The Global Pandemic killed more than 1 million people in the United States since the start of the pandemic, and life expectancy has been cut by nearly 2.5 years since 2020.  Two-thirds of U.S. adults have no Will, and their dying intestate has serious implications for grieving family members and other potential heirs looking to settle the deceased’s affairs.

This process can be complex, frustrating, and at times lengthy.  Our specialists, will take their time assessing what your family needs are and be able to provide options according to your situation.

With thoughtfully prepared documents, you may continue to guide your loved ones with your wisdom even after you are gone. Here at PFTC we understand that when a loved one passes away it can cause confusion and helplessness.  Not having your legal documents can also add more frustration.

There are many ramifications that happen when a loved one dies intestate.

TESTATE – Dying with a Last Will and Testament.

INTESTATE – Dying without a Last Will and Testament


LAST WILL AND TESTAMENT – A will or testament is a legal document that expresses a person’s wishes as to how their assets and personal belongings are to be distributed after their death and as to which person is to manage the property until its final distribution

POWER OF ATTORNEYA legal document granting an individual the authority to act for another person in specified or all legal or financial matters.

ADVANCED HEALTH CARE DIRECTIVE- a written document detailing a person’s desires regarding their medical treatment in circumstances they become incapable of making their own decisions. This includes a living will and a health proxy.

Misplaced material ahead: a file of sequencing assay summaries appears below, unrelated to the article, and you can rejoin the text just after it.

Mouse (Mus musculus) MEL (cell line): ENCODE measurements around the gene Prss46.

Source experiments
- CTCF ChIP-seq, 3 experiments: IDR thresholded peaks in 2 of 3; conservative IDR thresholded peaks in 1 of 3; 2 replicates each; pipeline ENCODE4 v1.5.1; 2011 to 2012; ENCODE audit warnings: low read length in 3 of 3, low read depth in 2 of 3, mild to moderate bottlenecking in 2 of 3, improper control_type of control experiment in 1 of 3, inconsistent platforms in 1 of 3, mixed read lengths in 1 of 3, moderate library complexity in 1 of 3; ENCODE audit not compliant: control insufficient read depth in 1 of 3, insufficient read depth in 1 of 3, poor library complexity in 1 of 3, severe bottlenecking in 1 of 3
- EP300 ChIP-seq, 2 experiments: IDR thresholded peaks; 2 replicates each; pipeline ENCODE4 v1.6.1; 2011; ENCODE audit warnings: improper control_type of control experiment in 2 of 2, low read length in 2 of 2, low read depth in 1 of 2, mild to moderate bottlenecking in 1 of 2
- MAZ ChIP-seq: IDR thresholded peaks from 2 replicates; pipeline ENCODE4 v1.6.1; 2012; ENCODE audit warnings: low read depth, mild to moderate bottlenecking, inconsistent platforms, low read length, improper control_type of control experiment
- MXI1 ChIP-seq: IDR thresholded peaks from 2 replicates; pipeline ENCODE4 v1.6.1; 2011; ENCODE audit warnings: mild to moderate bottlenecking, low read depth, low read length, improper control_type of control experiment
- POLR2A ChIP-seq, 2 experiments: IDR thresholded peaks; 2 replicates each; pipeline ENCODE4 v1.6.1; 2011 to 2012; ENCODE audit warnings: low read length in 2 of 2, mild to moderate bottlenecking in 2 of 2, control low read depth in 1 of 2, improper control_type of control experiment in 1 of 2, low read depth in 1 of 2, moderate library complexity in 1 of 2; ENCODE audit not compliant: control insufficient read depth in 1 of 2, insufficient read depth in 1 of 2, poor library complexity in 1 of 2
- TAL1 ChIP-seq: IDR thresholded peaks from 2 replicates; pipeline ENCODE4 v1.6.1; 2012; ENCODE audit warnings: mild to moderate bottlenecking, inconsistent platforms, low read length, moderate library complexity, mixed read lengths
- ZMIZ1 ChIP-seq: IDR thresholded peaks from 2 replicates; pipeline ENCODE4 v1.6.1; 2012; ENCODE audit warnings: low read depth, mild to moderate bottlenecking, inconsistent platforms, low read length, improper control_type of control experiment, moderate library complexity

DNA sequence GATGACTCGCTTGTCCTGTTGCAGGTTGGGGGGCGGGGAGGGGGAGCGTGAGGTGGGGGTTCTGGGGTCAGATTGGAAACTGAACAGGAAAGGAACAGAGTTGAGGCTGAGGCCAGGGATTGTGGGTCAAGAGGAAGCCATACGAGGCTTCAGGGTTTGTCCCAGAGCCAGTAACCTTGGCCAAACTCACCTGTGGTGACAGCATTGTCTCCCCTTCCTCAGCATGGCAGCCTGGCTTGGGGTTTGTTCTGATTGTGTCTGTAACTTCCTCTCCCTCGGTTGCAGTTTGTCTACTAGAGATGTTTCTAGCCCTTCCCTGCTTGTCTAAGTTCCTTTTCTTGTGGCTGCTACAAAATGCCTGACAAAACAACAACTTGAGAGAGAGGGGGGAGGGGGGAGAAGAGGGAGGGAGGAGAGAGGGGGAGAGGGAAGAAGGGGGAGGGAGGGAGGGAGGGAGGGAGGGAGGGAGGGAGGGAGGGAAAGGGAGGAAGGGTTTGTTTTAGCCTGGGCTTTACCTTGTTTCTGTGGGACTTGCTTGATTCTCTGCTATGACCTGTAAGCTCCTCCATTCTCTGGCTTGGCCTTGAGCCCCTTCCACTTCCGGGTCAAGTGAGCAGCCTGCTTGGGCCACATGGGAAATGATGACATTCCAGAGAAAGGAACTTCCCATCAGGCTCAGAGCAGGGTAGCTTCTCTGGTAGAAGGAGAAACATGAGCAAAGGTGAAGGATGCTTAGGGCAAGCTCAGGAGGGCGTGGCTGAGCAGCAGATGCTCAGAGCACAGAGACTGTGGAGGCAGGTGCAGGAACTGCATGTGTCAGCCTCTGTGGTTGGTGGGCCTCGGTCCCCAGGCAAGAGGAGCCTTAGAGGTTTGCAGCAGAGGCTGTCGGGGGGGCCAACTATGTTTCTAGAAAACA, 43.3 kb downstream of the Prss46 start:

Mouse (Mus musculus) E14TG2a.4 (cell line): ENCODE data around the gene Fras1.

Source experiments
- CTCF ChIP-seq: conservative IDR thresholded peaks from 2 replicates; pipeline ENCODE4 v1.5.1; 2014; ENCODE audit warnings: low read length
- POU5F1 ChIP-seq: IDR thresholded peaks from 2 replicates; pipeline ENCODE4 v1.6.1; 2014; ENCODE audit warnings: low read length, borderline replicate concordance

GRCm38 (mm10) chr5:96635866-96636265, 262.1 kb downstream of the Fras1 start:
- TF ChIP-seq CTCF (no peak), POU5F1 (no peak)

Types of Proceedings we do

ADMINISTRATIONThe process where Surrogate’s Court officially gives out letters of administration to a qualified distributee (heir) of the decedent. This proceeding is prepared when the decedent died, “intestate.”

PROBATE – Is the process of proving that the Will is valid (legally acceptable). This proceeding is prepared when the decedent died, “testate.”

SMALL ESTATE – Occurs when the decedent died with assets under $50,000.

GUARDIANSHIPS – At 18 all individuals, including those with developmental disabilities, reach the legal age of majority.  This means that parents can no longer make decisions legally on behalf of an adult child, regardless of the nature of the individual’s disability and regardless of whether or not the individual still lives with the family.

DISCLAIMER:     Paralegals FTC, Inc., is a non profit, tax exempt organization under section 501(c)3. We are a Paralegal firm and not Attorneys or a Law Firm. We cannot provide representation or give legal advice. Our firm provides non-attorney legal services to the community, law firms and other agencies.